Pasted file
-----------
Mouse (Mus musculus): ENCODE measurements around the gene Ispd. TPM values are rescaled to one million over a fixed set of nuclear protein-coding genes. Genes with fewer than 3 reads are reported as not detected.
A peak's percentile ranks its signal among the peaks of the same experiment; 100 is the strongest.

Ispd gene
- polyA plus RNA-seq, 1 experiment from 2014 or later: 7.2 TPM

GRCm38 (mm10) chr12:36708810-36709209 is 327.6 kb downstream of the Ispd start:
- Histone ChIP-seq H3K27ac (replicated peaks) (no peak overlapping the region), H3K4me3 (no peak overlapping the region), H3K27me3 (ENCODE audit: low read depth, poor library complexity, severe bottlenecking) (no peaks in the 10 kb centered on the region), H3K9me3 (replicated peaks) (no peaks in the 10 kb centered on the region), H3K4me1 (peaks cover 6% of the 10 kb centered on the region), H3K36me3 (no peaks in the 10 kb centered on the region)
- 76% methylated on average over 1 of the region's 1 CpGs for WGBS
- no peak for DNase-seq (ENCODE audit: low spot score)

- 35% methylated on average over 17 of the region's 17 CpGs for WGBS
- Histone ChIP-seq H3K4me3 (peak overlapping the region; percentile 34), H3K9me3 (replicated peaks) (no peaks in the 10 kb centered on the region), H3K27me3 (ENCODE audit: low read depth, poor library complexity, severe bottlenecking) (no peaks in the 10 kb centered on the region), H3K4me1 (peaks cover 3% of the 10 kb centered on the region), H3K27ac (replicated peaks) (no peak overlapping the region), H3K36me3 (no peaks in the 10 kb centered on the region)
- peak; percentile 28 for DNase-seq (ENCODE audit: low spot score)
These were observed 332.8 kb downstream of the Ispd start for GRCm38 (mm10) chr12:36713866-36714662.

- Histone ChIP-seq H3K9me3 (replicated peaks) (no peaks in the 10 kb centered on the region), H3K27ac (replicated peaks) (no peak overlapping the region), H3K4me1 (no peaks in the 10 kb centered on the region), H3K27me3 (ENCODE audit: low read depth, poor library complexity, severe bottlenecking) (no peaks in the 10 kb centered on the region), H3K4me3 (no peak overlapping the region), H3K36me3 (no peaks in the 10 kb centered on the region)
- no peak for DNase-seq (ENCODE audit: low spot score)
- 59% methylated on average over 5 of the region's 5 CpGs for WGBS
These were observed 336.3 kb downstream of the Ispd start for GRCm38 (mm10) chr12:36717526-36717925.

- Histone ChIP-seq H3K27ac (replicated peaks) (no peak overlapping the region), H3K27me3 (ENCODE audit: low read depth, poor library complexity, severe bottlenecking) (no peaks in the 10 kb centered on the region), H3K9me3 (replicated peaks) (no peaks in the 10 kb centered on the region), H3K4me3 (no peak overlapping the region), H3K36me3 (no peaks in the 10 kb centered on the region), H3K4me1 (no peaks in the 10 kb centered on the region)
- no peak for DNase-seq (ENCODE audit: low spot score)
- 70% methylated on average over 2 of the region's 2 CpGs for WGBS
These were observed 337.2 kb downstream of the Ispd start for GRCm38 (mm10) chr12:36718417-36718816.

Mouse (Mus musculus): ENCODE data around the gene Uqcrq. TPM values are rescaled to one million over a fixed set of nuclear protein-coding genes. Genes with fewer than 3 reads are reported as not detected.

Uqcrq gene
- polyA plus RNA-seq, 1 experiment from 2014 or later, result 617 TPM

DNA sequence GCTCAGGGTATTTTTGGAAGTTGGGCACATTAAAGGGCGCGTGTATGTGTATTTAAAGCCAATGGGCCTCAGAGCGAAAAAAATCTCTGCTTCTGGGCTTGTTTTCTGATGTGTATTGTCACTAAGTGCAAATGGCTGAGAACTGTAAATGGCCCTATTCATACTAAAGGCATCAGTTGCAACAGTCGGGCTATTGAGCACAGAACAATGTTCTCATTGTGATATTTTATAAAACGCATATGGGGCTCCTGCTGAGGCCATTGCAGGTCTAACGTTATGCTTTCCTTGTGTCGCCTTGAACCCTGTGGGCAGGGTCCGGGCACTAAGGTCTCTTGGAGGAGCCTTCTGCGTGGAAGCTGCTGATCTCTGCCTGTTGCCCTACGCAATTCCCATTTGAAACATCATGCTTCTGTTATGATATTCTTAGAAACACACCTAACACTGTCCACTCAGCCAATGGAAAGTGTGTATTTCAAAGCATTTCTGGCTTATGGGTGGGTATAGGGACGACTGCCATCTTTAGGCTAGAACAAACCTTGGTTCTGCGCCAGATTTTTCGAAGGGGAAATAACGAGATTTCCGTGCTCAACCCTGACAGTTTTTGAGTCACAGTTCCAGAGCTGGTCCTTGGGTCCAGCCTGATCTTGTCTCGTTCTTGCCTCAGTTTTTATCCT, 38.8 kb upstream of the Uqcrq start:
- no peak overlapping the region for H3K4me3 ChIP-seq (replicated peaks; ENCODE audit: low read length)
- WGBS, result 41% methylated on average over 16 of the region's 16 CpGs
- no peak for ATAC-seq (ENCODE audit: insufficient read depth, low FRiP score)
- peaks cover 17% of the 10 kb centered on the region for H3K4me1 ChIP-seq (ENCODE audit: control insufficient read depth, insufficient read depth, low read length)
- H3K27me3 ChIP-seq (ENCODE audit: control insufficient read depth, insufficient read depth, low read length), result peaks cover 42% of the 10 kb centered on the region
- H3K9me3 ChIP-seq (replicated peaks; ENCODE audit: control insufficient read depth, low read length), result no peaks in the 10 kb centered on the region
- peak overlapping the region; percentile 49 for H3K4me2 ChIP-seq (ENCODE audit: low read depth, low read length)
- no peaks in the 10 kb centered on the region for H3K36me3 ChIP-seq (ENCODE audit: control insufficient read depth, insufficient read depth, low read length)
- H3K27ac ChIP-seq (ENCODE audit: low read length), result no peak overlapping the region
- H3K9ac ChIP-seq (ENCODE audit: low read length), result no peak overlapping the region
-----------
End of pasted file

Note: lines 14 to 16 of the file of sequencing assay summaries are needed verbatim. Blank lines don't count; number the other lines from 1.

- no peak for DNase-seq (ENCODE audit: low spot score)
- 59% methylated on average over 5 of the region's 5 CpGs for WGBS
These were observed 336.3 kb downstream of the Ispd start for GRCm38 (mm10) chr12:36717526-36717925.